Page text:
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5 December 2013 11:26 am ,
Vol. 342 ,
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Thousands of scientists in the Russian Academy of Sciences (RAS) are about to lose their jobs as a result of the...
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Researchers have sequenced and analyzed the first two snake genomes, which represent two evolutionary extremes. The...
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At age 30, Dutch biologist Freek Vonk has built up a respectable career as a snake scientist. But in his home country,...
- 5 December 2013 11:26 am , Vol. 342 , #6163
- About Us
Failed Summit Spares Research Bad News ... For Now
26 November 2012 6:30 pm
European researchers can perhaps be thankful for one thing about last week's European Union budget negotiations: The participants were unable to strike a deal. That may only delay bad news, however. The latest proposals for the innovation budget, which includes research and education funding, cut as much as 15% from the €164 billion proposed last year by the European Commission, the E.U. executive branch. And E.U. research leaders aren't optimistic they'll do much better by the time budget negotiations actually end, which may now be next year.
On 22 and 23 November, the leaders of all 27 E.U. member countries met in Brussels to come up with a budget agreement for 2014 through 2020. Given the financial crisis and austerity budgets across the region, several member countries have argued that the overall E.U. budget should be cut significantly. British Prime Minister David Cameron has called for slashing €200 billion from the roughly €1 trillion budget proposed by the commission. In the weeks leading up to the summit, scientists and research organizations had been lobbying European leaders to spare the innovation budget the worst cuts. Although several top politicians—including European Council President Herman Van Rompuy, who helped to lead last week's summit—have said they support research funding, it looks increasingly likely that they will make large cuts anyway. The most recent E.U. budget proposal put forward by Van Rompuy proposed deeper cuts to innovation—as well as transportation and energy—to placate the countries insisting on more money for agriculture and so-called cohesion funds, which help Europe's poorer regions. Those two programs take up the bulk of the overall budget and have the strongest lobbying power behind them.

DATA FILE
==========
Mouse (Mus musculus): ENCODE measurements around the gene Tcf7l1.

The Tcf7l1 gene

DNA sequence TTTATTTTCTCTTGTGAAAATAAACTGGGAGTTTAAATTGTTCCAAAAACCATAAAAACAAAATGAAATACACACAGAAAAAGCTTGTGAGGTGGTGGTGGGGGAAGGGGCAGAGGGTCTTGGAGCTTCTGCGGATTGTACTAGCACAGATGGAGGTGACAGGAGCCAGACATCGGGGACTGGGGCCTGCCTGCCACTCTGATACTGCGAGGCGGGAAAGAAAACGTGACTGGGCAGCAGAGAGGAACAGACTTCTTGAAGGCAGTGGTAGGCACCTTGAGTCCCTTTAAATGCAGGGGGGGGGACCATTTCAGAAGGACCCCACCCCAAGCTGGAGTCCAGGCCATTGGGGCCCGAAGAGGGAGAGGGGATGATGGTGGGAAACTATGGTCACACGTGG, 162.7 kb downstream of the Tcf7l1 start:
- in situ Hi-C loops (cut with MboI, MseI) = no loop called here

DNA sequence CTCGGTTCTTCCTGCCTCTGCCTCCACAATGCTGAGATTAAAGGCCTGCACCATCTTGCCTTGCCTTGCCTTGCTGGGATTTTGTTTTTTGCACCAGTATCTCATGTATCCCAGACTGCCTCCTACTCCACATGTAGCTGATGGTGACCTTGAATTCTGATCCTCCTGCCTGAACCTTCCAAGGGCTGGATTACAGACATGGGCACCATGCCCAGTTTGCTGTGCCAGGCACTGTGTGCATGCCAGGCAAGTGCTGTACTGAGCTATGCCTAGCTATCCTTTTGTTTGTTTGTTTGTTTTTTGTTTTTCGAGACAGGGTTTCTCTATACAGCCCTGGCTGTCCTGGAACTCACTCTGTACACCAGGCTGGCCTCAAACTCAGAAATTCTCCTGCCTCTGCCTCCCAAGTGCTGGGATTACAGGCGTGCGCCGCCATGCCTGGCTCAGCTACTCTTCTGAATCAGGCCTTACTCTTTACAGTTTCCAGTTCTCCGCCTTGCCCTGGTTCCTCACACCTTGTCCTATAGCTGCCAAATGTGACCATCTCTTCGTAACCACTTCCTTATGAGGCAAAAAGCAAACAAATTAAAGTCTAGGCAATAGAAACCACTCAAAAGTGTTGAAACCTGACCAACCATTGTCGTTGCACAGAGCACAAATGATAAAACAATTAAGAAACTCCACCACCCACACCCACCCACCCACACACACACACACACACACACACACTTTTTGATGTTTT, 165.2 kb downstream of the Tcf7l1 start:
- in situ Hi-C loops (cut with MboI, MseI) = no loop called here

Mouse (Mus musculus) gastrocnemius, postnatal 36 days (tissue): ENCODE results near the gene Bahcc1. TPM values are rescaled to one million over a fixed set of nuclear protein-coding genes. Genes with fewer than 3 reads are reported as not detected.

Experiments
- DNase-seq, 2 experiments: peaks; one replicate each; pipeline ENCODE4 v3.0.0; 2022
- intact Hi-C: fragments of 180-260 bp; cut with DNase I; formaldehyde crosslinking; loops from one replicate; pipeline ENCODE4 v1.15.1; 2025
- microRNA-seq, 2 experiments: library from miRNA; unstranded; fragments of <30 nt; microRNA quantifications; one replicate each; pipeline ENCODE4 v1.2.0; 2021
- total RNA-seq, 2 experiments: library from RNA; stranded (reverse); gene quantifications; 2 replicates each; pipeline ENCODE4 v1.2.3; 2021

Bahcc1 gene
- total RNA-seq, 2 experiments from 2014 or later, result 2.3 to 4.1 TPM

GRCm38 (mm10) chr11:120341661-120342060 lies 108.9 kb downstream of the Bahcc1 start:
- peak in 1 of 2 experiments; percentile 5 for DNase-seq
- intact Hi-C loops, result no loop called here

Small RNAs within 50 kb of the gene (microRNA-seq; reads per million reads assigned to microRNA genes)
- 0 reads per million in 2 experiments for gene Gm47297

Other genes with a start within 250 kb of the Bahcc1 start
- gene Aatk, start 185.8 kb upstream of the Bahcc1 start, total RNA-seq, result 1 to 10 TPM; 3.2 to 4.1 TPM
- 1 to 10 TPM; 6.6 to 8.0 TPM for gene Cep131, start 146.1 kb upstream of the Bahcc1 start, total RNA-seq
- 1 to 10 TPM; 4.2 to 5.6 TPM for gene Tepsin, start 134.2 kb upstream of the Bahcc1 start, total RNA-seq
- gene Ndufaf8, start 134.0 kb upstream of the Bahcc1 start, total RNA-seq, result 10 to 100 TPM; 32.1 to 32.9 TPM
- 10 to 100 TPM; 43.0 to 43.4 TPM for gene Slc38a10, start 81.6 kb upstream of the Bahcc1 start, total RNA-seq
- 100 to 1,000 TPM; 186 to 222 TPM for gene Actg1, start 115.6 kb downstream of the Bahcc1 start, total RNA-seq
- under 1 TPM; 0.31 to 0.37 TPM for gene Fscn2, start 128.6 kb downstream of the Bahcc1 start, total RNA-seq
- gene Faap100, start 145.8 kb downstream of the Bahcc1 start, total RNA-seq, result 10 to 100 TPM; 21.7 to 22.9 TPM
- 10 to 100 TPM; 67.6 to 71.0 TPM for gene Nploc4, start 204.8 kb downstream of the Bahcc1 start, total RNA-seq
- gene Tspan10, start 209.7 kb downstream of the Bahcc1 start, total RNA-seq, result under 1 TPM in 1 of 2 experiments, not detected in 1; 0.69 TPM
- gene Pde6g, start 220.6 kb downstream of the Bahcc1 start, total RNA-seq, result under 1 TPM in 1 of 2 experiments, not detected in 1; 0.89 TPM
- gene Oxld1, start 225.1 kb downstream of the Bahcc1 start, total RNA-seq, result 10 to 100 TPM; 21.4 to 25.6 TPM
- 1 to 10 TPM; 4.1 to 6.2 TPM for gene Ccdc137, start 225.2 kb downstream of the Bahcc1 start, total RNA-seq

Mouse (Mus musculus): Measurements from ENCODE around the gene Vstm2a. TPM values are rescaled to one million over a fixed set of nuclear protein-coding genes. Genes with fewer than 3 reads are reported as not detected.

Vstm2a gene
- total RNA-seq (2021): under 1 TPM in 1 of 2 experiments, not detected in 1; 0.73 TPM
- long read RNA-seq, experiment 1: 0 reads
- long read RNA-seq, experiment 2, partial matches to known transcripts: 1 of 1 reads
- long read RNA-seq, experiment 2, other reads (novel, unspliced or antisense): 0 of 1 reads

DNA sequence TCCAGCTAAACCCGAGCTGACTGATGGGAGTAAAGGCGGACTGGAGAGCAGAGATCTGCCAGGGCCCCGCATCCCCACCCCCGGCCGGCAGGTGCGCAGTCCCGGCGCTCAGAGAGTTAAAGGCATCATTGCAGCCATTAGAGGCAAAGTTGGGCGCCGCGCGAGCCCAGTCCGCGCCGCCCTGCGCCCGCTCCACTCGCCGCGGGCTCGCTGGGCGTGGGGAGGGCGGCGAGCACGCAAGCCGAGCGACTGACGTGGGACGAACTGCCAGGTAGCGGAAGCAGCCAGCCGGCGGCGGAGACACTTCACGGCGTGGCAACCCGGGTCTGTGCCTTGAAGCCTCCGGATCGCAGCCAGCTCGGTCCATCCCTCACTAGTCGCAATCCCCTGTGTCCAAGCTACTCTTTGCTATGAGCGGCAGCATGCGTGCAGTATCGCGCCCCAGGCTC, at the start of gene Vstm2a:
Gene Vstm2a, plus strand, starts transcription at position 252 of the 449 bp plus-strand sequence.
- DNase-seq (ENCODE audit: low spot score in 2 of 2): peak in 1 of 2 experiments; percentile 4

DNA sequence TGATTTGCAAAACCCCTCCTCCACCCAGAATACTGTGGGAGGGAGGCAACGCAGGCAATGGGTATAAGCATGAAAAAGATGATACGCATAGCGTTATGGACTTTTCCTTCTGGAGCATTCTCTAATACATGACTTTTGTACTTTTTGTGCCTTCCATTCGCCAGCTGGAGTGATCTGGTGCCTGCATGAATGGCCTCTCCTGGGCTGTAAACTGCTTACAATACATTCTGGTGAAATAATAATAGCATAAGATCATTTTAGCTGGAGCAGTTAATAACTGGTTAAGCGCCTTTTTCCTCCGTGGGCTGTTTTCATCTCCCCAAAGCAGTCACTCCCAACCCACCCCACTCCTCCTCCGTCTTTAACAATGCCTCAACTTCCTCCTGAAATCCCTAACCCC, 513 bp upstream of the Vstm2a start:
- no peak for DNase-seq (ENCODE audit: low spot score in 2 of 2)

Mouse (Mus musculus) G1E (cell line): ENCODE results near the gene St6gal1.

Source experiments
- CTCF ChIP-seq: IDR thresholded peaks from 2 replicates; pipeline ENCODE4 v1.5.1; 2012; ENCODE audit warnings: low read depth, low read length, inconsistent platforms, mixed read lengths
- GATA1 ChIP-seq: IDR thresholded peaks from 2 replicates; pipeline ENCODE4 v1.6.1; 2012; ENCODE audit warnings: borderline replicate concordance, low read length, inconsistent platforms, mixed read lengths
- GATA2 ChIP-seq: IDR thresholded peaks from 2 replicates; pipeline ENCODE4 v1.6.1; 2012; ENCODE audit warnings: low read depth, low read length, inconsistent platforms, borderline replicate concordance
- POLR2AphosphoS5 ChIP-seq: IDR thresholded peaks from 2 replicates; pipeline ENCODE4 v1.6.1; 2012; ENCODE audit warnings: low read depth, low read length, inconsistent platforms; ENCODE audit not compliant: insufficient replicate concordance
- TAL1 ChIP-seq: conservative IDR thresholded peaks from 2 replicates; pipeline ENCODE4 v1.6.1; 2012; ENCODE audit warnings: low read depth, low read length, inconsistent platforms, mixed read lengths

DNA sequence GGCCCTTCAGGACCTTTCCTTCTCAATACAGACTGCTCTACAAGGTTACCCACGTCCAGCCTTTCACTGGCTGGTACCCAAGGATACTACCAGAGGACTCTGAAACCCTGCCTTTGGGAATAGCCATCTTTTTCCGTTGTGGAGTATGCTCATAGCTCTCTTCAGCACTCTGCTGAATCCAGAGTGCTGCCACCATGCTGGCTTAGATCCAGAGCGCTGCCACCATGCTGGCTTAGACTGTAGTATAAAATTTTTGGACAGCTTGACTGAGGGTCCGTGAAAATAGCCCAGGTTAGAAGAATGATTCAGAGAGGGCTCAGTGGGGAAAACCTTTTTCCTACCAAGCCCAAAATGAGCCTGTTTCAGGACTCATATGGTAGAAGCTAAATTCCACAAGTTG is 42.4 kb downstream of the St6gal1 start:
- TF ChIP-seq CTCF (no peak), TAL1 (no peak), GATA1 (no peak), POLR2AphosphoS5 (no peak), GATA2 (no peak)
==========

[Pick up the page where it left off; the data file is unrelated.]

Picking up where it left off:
By Friday afternoon, the participants said they were too far apart on the overall numbers to find a compromise and decided they'd have to meet again. Leaders have until the end of 2013 to hammer out an agreement. If they don't meet that deadline, current funding levels, adjusted for inflation, will continue until they find a compromise.
The state of negotiations "does not bode well" for the research budget, says Helga Nowotny, president of the European Research Council, an E.U.-funded program that awards grants to top basic researchers. "The vested interests of agriculture and cohesion as well as the sums involved there are just too big and overwhelming," she says.